07/22/1996 at 01:00 AM EDT
ONE NIGHT LAST FALL, WHILE EX-model Anna Eriksson was on the phone with her boyfriend, she stubbed a toe in her dark Los Angeles apartment and shrieked with pain. The next day he "had a little night-light sent to me," she says. "He's just sweet and kind and generous."
He also wasted his mom and dad with a shotgun, but why sweat the details? On July 1, Eriksson, 30, was about to become Mrs. Lyle Menendez—one day before the 28-year-old killer and his brother, Erik, 25, were to be sentenced for the gruesome 1989 murders of their millionaire parents, Jose and Kitty Menendez. Then, at the last minute, a supervising superior court judge overruled a superior court judge, prohibiting the ceremony—reportedly because he didn't want taxpayers to fund the would-be groom's transportation from jail to the L.A. Criminal Courts Building, where Eriksson, Lyle's longtime pen pal, stood radiant in a white linen dress. Her fiancé, she says, had "brushed his teeth, got his little hairpiece on, and waited and waited" in his cell for a sheriff's van to escort him to her side. In vain.
The next day, after almost seven years, two hung juries and a retrial, Lyle and his younger brother drew consecutive life sentences without possibility of parole. Though Eriksson held back tears as her intended was led away, ultimately to a maximum security prison yet to be determined, she doesn't sound paralyzed with separation anxiety. "I have friends who are married to corporate types," says Eriksson, now a contract administrator for an L.A. record company. "They are constantly griping that work keeps them apart during the week and that on weekends, he goes off fishing." Still, she concedes, "Whenever I watch a movie, I make popcorn for two. I wish I could reach over on the couch and hold him. But I can't."
She can still marry him, however. The couple intends to proceed with wedding plans once Lyle is assigned to a prison, where officials generally have no qualms about inmate matrimony.
What kind of person would marry a murderer destined to spend the rest of his life behind bars? "People think this woman is a bimbo," Anna's friend Judy Zamos, an alternate juror at the first Menendez trial, says of Eriksson—who posed nude for a special newsstand issue of Playboy in 1993. "But she's smart as a whip. She's something special." On her part, Eriksson says even her father, Gordon, views her engagement with equanimity: "He said to me, 'All right, honeybee, I trust your judgment.' It's not conditional love in my family."
But while Eriksson boasts of having had a "perfectly happy, normal childhood," Janet Lombardi, 44, owner of a Denver hair salon where she once worked, says that "Anna had troubles in her young life." Eriksson's father and mother, Jane, whom her daughter describes as a woman who "loves to sue people," divorced when she was 9. Born and reared in Chicago, she began her modeling career at 14 by posing for a Lord & Taylor ad, then followed her mother to Estes Park, Colo. After finishing high school in 1983, she left for Europe, modeling in London, Sweden and Paris. A few years later, Eriksson returned to Colorado and married a man whom she identifies only as someone who has never been to prison.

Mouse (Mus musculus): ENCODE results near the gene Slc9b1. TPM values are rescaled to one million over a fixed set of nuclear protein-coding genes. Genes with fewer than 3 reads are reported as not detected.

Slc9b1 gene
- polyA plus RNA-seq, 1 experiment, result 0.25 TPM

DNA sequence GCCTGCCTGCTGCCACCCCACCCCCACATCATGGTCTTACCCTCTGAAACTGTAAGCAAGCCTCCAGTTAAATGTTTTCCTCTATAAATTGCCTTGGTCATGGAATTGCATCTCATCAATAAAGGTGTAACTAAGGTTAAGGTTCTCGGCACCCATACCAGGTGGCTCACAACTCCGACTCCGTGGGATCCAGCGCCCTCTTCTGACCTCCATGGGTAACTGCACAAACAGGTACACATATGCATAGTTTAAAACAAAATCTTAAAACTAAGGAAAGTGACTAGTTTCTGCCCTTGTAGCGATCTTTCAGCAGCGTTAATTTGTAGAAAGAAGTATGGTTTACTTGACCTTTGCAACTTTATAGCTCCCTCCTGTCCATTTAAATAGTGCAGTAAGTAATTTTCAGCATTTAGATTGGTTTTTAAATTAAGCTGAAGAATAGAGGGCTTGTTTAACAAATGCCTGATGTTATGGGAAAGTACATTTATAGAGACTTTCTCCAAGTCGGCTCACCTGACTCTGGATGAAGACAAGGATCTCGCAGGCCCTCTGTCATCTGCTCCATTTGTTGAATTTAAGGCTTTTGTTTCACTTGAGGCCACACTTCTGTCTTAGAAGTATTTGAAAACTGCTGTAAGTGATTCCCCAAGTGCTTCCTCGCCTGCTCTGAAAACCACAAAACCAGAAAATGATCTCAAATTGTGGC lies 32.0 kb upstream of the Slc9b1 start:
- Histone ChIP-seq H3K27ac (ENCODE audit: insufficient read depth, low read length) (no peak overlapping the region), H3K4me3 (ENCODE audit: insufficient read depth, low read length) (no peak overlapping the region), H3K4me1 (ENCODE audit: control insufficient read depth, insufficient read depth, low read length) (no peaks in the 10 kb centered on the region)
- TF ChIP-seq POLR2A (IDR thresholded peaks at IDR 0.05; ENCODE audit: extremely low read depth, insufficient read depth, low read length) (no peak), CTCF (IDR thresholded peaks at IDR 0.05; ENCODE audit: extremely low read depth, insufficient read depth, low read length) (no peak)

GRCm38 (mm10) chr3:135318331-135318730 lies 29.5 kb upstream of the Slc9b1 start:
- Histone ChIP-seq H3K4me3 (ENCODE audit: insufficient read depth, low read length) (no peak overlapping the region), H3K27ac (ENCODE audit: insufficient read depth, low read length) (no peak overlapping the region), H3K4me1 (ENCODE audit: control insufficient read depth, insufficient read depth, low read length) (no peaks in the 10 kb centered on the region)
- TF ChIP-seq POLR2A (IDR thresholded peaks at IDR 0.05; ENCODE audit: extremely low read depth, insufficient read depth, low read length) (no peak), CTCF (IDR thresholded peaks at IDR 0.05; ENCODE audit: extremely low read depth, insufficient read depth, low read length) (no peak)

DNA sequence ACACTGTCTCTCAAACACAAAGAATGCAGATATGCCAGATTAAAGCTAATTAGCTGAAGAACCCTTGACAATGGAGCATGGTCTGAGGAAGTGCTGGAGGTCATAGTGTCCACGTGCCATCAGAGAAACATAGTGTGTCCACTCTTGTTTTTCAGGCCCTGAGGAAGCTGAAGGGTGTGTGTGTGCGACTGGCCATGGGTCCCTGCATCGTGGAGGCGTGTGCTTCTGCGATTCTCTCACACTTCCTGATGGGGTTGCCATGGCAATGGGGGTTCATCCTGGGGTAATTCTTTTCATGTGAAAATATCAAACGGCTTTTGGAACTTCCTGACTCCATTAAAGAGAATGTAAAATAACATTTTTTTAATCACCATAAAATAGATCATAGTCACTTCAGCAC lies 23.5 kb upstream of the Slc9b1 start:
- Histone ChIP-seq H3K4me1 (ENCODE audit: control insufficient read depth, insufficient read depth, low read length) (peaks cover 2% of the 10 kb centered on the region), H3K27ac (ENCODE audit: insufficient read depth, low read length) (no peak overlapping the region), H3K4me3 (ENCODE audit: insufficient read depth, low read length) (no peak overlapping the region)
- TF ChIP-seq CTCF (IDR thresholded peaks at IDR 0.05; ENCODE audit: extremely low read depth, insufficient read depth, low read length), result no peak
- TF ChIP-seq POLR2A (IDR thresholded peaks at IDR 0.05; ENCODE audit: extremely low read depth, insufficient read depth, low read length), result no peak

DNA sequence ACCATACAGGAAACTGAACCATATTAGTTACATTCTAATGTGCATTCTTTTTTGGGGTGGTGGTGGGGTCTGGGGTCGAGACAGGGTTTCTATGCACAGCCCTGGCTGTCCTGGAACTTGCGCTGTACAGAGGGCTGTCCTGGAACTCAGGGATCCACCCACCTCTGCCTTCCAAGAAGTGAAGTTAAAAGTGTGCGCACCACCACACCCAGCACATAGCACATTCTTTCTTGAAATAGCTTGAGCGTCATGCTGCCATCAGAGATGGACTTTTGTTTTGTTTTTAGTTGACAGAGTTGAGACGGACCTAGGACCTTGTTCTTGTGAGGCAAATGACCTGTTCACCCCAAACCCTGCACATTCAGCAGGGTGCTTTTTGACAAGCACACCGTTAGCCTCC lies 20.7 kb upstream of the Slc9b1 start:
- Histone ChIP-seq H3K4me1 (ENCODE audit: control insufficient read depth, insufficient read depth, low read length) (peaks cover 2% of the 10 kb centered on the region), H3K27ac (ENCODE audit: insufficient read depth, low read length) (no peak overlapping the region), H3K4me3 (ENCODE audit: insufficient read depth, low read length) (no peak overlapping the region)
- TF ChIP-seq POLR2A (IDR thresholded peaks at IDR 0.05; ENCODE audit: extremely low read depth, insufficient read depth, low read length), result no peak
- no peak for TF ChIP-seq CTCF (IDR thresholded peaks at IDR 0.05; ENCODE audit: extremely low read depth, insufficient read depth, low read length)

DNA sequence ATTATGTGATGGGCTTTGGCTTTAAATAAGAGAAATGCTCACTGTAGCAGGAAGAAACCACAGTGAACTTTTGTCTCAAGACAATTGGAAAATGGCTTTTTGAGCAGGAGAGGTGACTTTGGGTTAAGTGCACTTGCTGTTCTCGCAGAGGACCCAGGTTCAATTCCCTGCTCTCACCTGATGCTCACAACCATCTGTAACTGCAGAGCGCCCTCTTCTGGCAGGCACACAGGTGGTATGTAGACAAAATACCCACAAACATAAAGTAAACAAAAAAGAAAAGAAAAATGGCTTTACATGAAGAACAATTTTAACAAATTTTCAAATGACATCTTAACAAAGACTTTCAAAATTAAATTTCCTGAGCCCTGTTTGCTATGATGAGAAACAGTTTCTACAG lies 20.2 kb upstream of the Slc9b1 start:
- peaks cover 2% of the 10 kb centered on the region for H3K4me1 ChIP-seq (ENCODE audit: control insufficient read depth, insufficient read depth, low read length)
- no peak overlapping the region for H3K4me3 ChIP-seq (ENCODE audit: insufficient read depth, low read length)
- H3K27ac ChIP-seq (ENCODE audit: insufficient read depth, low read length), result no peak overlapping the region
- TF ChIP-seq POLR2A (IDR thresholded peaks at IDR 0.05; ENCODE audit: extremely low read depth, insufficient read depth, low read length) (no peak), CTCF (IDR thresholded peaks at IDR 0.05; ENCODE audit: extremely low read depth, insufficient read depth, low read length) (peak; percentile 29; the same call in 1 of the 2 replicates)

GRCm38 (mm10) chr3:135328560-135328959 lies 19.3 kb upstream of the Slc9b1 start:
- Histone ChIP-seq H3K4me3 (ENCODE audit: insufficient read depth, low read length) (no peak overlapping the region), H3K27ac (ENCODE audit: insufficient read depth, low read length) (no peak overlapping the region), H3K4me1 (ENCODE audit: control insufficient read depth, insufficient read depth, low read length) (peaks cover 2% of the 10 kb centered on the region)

She took a job as receptionist-manager for Lombardi's salon, Shear Productions, in 1987. "She was an intelligent and energetic young woman, a very compassionate gal," recalls Lombardi, adding that Eriksson, who had split from her husband, "never found the right guy. They took advantage of her because she was such a caring girl."
Eriksson's altruism apparently kicked into overdrive when she saw Lyle Menendez on TV toward the end of his first trial in 1993. "I was watching the lawyers thanking people for all these letters of support Erik got. I thought to myself, 'What about Lyle?' " She felt the call. "I am a fabulous letter writer," she says, although she admits her maiden effort "was just a little note saying, like, 'Hang tough.' " When the accused sent back a thank-you note, a correspondence blossomed. In 1994, Eriksson moved to L.A.—accompanied, Lombardi says, by a boyfriend who refused to commit. "It was," she observes, "another crushed relationship."
But a new one was-about to begin. Menendez soon invited his faithful correspondent to L.A.'s Men's Central Jail for a visit, and the two finally met face-to-face—albeit separated by a glass wall. "All I can say is that we've connected," she says, "even though we've never touched." Lyle began phoning her regularly. "He was always concerned about me, asking about my life," Eriksson says, adding that in lighter moments, Lyle regaled her with his favorite knock-knock jokes. Last spring they vowed to marry, and Eriksson hopes one day to have a family. "That was part of the plan," Lombardi says, "to give Lyle a child. That word again: give, give, give."
The state of California is not quite so charitable. On July 1, a court of appeal upheld a Department of Corrections ruling that lifers can no longer enjoy conjugal visits, restricting Eriksson and Menendez to supervised meetings. And so the lovers must leave something to the imagination. Eriksson is not dismayed. "What's the best sex organ?" she asks, then answers: "Your brain."
JEFF SCHNAUFER and LORENZO BENET in Los Angeles, BARBARA SANDLER in Chicago and VICKIE BANE in Denver